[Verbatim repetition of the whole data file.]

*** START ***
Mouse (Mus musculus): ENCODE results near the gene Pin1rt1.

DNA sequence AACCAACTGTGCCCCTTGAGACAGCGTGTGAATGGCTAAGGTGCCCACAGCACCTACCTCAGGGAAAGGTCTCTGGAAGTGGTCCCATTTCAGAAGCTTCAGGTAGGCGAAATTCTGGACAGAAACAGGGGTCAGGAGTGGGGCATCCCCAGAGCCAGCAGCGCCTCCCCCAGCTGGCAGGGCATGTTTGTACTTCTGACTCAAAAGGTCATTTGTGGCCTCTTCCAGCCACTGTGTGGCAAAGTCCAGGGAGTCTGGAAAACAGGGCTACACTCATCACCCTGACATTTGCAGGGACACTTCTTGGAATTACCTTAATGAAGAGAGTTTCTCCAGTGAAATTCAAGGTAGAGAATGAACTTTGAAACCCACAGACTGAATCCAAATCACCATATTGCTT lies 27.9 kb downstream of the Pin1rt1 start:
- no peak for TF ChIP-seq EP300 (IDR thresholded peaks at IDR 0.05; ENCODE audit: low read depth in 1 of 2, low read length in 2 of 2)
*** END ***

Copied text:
Mouse (Mus musculus): ENCODE results near the gene Pin1rt1.

DNA sequence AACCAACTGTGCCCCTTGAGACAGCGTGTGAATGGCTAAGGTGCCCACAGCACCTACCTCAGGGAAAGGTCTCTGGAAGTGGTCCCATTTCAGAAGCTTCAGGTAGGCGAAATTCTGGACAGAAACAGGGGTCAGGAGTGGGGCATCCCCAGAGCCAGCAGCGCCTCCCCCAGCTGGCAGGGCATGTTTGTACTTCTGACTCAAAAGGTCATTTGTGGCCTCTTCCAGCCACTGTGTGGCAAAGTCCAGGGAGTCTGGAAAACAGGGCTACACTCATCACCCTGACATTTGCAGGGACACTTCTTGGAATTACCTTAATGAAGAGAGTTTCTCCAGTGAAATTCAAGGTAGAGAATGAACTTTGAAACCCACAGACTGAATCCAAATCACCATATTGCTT lies 27.9 kb downstream of the Pin1rt1 start:
- no peak for TF ChIP-seq EP300 (IDR thresholded peaks at IDR 0.05; ENCODE audit: low read depth in 1 of 2, low read length in 2 of 2)